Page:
Daily Fishing and Outdoor Report
Sunday, June 06, 2010:
Took Dante S’s lead – he just entered a 36-8 into Simply Bassin’ using an artificial -- and switched to throwing a beautiful custom-made pencil popper – one of those ones with the bigger butt. Third cast and I found the area’s last remaining chopper. When the blue jumped, I knew I was in trouble. I loosed the drag and hoped the savage sucker would throw the surely-chewed plug before the inevitable – when fishing with mono. No such luck. I felt the line go dead and did one of those slow retrieves, hoping to soon feel the pressure of the plug kick in after any line slack was gone. Nothin’ but slack, as dead line nothingness hung in until I saw line’s end flapping in the breeze. Bit off. Whadda bitch. Uh, T. W., I kinda need another big-butt popper. Hey, you told me you wanted folks to fish your creations. Well I did – and now there’s a big blue out there was just the prettiest nose ring in this part of the Atlantic, he’s the pride of the pod.
After my loss, I resorted to jigging and mustered only short hits on “sand eel” Fin-S and a YUM “Paddle Worm.” As in the past couple sessions, the near misses sure seemed like fluke, though the plastics only showed light tears.
Yesterday’s late-day near-howling westerlies caught a few folks a tad too far out at sea for the forecast – which warned about the switch from light south to wicked west. Part of the wait-it-out thinking revolved around an apparent increase in the keeper count for fluke, at least south end. It’s tough to go in early when fish are staying onboard for the ride home.
As has been the case for years now, low-yield fluking often gets jarred awake by doormats. Though I haven’t heard of many flatties pushing ten pounds, numerous fish between 5 and 8 pounds have climbed aboard lucky boats. It seems part and parcel to catching any doormat that the angler must claim, “I thought I had a big skate on.”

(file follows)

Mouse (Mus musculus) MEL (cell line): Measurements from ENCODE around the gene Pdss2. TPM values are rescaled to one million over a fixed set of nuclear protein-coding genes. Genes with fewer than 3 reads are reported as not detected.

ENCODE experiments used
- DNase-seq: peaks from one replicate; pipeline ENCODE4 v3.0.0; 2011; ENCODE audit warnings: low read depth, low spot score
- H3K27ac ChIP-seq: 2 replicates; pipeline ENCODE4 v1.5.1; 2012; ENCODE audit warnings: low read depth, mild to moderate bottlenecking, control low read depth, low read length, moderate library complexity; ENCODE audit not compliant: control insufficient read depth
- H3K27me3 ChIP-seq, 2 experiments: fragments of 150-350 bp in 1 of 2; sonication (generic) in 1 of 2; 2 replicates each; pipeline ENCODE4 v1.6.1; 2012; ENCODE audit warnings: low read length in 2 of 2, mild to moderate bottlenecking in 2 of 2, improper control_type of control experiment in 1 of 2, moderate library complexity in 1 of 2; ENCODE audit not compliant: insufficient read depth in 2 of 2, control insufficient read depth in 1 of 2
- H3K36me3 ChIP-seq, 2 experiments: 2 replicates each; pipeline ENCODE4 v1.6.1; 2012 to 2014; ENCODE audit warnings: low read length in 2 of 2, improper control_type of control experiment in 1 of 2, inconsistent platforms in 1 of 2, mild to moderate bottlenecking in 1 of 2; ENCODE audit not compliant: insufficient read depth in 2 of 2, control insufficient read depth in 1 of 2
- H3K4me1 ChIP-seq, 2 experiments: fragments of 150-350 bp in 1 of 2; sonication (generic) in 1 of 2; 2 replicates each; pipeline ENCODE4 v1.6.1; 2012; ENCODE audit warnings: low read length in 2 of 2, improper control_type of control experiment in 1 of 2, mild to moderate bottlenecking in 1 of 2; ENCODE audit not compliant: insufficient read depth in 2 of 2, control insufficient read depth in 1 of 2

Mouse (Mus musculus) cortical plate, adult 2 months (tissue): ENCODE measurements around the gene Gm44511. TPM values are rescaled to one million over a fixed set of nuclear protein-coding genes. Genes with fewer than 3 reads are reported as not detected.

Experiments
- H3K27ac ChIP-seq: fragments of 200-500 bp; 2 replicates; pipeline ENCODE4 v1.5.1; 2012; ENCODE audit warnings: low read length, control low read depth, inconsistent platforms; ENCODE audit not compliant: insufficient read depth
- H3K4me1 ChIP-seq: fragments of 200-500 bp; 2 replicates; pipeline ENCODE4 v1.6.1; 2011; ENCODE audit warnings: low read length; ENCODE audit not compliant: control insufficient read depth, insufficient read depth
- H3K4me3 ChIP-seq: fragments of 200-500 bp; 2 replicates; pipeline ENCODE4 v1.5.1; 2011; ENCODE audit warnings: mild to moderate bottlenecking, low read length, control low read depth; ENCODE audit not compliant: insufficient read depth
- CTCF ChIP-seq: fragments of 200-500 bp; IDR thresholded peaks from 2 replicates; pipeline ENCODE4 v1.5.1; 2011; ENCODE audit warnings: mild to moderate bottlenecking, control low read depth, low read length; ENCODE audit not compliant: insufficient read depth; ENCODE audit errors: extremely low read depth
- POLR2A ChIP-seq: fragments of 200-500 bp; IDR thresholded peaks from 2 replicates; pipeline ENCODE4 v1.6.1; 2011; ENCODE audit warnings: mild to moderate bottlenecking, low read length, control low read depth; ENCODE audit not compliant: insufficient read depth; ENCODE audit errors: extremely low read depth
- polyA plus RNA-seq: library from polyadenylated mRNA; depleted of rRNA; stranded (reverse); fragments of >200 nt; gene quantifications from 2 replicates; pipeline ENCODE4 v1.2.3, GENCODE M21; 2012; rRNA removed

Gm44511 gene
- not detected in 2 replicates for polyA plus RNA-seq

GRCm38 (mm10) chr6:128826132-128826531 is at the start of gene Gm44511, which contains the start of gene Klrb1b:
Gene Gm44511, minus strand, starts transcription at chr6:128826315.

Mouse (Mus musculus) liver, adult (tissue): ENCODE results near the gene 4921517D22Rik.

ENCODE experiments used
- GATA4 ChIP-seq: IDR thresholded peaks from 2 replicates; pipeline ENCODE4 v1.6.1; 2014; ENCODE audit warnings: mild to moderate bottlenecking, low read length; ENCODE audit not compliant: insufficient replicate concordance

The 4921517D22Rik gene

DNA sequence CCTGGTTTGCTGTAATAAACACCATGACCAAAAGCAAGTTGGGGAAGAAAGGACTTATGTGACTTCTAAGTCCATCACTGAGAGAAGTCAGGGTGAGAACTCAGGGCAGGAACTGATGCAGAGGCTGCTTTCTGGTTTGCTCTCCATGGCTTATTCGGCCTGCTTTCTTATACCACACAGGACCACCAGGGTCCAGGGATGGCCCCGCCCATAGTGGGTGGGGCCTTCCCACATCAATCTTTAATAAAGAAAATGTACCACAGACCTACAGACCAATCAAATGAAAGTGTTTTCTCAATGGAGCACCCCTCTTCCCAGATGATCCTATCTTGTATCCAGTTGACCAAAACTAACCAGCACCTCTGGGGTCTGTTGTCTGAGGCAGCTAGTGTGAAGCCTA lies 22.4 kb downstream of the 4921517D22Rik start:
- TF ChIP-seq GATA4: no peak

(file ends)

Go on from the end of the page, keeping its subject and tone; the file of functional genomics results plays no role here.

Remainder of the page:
As I oft note, from an epicurean angle, summer flounder are among fish species that taste great even in jumbo sizes. In fact, I’ve cooked wallop-sized filets (from massive doormats) and the flavor was better than smaller models. Also, fluke has some of the cleanest flesh when it comes to adulterants like PCBs and related dioxins. Other species that lose nothing, flavor-wise, when double-sized include mako (and many other shark species), tog, winter flounder, kingfish, tunas (which can also improve in flavor when huge – and fat) and blueclaw crabs. The most de-flavored species when over-grown: bluefish, striped bass, black drum, red drum, weakfish (mainly during spawn). Fish that simply stay the same low-impact (mild) flavor at all sizes: white perch, weakfish (non-spawn), seabass, dogfish (very edible fish despite contrary attitudes) and mahi (a personal favorite).
I got word of a large shark near Wreck Inlet. I bring that up since the emailer, also experienced in nearshore sharking, was convinced it was a bull shark. Take it from a former longtime diver, bulls are as badass as sharks get. There are likely no worse attackers anywhere. Though the water is kinda cold for them, this species has no set parameters of where or when it might show up – or what it’ll do when it does show. As most folks know by now, the so-called great white attacks that lead to “Jaws” could not possibly have been a white, which will literally keel over dead in the face of freshwater. Some of the most famed “Jaws” attacks were way upstream, in not only fresh water but highly tannic water, an acid only bull sharks can tolerate. I’ll have a segment on bull sharks in this coming weekly column. Some of you might have seen that fairly freaky bull shark episode of “River Monsters,” hosted by quite-cool angling heavy-weight Jeremy Wade. How many anglers can tame 1,000-pound fish in wicked often war torn regions while calmly conversing with the locals in Portuguese or Congolese or Swahili?
Simply Bassin’ 2010 keeps getting surgers entering the leaderboard. Still loads of time to enter, as we move in on a 50-pounder.